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The good stallion took the sledge along at a brisk pace over the smooth-frozen road through the village, the runners squeaking slightly as they went. ‘Look at him hanging on there! Hand me the whip, Nikita!’ shouted Vasili Andreevich, evidently enjoying the sight of his ‘heir,’ who standing on the runners was hanging on at the back of the sledge. ‘I’ll give it you! Be off to mama, you dog!’ The boy jumped down. The horse increased his amble and, suddenly changing foot, broke into a fast trot. The Crosses, the village where Vasili Andreevich lived, consisted of six houses. As soon as they had passed the blacksmith’s hut, the last in the village, they realized that the wind was much stronger than they had thought. The road could hardly be seen. The tracks left by the sledge-runners were immediately covered by snow and the road was only distinguished by the fact that it was higher than the rest of the ground. The...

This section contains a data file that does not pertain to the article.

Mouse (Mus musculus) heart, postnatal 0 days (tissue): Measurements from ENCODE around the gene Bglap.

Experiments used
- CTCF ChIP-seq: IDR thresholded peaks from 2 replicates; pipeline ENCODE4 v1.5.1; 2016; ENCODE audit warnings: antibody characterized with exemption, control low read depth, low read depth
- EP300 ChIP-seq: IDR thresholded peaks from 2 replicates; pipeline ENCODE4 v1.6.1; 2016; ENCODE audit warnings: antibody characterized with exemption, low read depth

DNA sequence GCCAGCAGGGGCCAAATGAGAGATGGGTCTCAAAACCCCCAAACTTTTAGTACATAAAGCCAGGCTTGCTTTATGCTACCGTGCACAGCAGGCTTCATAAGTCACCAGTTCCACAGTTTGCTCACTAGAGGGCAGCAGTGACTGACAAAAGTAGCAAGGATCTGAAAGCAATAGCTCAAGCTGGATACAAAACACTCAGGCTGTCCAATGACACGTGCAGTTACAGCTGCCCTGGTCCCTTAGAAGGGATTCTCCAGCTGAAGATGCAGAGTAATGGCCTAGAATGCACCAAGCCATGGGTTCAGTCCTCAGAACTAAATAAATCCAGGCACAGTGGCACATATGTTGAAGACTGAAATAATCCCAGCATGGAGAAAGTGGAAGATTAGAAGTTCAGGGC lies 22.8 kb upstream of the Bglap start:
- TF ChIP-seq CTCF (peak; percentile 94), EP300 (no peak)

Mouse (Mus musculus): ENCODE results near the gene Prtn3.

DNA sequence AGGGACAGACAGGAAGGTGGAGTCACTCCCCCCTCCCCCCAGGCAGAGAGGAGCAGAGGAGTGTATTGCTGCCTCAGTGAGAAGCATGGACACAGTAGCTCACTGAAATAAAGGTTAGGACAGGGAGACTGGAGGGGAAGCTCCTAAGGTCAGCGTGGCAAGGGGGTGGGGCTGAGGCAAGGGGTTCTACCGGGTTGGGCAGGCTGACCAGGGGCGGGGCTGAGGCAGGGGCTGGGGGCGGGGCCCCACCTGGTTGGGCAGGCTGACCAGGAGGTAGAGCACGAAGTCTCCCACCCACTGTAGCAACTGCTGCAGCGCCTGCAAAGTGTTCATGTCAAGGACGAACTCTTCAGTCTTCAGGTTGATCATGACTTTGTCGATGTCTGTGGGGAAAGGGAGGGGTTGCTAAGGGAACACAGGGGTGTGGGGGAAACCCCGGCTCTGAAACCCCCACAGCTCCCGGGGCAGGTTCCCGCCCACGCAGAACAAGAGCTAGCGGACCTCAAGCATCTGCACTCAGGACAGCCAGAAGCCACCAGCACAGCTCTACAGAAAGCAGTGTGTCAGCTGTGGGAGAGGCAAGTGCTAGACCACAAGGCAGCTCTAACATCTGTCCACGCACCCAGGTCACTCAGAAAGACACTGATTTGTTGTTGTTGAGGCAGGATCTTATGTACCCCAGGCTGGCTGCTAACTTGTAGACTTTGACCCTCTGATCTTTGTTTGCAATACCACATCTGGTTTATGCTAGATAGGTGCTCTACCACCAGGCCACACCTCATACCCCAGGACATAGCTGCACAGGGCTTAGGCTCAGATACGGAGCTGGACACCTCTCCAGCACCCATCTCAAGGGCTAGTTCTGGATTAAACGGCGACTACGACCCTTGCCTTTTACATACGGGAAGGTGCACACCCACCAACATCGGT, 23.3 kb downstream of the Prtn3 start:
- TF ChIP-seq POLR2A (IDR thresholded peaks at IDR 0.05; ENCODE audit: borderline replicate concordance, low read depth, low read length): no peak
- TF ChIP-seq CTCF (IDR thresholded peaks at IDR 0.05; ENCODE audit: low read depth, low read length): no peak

These sketches are written in the style of Tolstoy's "Popular Stories and Legends," and give the reader various glimpses into modern village life in Russia THE FREE AGE PRESS Publisher: C. W. DANIEL 3 Amen Corner, London, E. C. THREE DAYS IN THE VILLAGE And Other Sketches No Rights Reserved THREE DAYS IN THE VILLAGE And Other Sketches Written from September 1909 to July 1910 BY LEO TOLSTOY Translated by L. and A. Maude LONDON THE FREE AGE PRESS (C. W. DANIEL) 3 AMEN CORNER, E. C. 1910 CONTENTS PAGE THREE DAYS IN THE VILLAGE— FIRST DAY—TRAMPS 7... (From : Gutenberg.org.)

Simon’s wife had everything ready early that day. She had cut wood, brought water, fed the children, eaten her own meal, and now she sat thinking. She wondered when she ought to make bread: now or tomorrow? There was still a large piece left. “If Simon has had some dinner in town,” thought she, “and does not eat much for supper, the bread will last out another day.” She weighed the piece of bread in her hand again and again, and thought: “I won’t make any more today. We have only enough flour left to bake one batch; We can manage to make this last out till Friday.” So Matryona put away the bread, and sat down at the table to patch her husband’s shirt. While she worked she thought how her husband was buying skins for a winter coat. “If only the dealer does not cheat him. My good man is much too simple; he cheats nobody, but any child can take him in. Eight rubles is a lot of money—he s...

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